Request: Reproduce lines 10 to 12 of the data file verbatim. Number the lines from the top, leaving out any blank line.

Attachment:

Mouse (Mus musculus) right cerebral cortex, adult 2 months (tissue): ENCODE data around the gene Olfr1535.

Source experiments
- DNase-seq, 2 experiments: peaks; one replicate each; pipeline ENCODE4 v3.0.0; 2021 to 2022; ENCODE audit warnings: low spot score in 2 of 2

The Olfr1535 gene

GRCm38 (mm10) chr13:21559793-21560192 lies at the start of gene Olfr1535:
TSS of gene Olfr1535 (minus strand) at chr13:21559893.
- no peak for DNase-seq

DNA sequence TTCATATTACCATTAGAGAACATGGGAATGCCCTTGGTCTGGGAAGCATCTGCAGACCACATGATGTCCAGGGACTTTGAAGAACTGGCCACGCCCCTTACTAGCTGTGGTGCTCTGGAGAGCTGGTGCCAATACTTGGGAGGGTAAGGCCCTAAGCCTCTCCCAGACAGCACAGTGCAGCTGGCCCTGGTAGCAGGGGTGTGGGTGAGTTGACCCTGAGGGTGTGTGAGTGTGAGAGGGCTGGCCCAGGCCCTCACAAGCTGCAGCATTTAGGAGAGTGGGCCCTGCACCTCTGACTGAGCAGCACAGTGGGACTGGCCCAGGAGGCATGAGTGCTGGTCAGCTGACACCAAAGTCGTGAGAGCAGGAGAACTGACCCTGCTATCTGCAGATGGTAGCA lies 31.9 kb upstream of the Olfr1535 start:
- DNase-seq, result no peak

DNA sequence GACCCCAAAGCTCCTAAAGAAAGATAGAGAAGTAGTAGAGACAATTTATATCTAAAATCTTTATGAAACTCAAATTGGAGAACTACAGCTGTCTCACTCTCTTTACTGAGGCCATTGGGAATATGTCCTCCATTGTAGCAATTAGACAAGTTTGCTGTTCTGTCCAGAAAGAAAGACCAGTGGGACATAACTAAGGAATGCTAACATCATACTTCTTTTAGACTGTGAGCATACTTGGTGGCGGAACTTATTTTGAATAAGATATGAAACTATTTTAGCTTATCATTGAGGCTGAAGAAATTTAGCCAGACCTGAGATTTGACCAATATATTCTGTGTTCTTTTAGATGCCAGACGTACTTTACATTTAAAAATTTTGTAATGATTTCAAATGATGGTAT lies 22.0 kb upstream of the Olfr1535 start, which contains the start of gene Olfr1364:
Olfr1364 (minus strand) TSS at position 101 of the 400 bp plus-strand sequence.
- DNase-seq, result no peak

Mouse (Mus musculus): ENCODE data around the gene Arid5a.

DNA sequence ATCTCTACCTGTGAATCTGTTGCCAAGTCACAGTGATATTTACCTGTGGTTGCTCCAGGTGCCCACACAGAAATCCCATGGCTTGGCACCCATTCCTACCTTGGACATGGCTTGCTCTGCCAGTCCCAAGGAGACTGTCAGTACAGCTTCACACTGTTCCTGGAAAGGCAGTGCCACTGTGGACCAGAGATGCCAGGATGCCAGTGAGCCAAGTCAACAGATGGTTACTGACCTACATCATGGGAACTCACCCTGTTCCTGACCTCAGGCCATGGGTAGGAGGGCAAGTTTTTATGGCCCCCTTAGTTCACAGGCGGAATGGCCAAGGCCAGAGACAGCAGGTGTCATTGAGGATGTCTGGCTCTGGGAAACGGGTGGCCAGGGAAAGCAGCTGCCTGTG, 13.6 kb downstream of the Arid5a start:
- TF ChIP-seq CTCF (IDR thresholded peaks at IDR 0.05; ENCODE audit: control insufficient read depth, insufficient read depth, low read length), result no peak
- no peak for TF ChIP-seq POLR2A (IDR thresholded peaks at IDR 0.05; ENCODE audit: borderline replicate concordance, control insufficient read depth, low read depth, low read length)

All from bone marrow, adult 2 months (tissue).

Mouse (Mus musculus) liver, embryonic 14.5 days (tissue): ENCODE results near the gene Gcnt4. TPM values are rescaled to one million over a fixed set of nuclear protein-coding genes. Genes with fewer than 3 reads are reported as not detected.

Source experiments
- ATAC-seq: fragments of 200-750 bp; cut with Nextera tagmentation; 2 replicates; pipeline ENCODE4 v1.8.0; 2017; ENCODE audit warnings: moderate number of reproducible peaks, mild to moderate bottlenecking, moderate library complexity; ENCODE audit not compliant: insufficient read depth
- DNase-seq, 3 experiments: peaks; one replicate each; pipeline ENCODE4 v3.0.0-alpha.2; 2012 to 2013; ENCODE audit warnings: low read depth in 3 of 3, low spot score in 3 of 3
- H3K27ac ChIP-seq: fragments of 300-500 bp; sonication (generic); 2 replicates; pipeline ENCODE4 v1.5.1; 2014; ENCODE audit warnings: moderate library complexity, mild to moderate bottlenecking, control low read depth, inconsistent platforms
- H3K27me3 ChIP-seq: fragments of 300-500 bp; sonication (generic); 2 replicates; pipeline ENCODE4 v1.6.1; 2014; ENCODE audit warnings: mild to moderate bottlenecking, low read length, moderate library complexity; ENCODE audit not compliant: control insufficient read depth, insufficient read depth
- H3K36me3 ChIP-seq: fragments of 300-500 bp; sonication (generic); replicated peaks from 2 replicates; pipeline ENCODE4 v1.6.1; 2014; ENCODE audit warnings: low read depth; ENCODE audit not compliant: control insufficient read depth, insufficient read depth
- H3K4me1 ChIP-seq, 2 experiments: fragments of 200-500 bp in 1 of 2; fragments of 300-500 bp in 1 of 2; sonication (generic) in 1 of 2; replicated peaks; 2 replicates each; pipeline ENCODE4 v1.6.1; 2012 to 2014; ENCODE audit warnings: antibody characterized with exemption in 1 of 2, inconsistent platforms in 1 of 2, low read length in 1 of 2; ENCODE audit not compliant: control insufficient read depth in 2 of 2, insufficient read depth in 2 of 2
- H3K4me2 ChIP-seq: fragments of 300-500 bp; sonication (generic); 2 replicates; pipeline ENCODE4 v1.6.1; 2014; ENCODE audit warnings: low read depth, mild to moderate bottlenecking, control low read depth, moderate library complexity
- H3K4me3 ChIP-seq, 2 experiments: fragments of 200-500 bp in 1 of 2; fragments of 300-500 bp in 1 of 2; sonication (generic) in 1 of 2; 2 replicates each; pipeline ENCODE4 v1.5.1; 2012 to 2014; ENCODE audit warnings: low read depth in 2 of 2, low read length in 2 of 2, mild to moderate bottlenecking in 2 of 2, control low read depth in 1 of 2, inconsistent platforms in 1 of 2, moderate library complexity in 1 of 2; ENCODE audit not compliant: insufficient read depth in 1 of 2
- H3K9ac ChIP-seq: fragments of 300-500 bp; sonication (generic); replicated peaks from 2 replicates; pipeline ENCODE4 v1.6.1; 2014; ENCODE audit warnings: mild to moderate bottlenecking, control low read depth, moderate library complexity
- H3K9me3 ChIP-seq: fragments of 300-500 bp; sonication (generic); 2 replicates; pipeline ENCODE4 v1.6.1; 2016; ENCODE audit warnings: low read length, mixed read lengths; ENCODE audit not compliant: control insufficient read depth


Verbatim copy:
DNA sequence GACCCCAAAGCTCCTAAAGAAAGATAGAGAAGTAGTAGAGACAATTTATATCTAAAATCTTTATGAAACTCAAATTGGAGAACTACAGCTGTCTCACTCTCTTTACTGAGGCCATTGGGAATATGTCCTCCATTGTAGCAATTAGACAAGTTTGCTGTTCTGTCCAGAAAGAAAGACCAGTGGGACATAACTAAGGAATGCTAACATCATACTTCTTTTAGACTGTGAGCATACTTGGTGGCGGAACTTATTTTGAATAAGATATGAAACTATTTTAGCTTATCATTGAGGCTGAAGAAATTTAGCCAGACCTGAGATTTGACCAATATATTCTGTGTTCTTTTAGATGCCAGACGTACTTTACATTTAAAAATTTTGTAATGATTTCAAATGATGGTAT lies 22.0 kb upstream of the Olfr1535 start, which contains the start of gene Olfr1364:
Olfr1364 (minus strand) TSS at position 101 of the 400 bp plus-strand sequence.
- DNase-seq, result no peak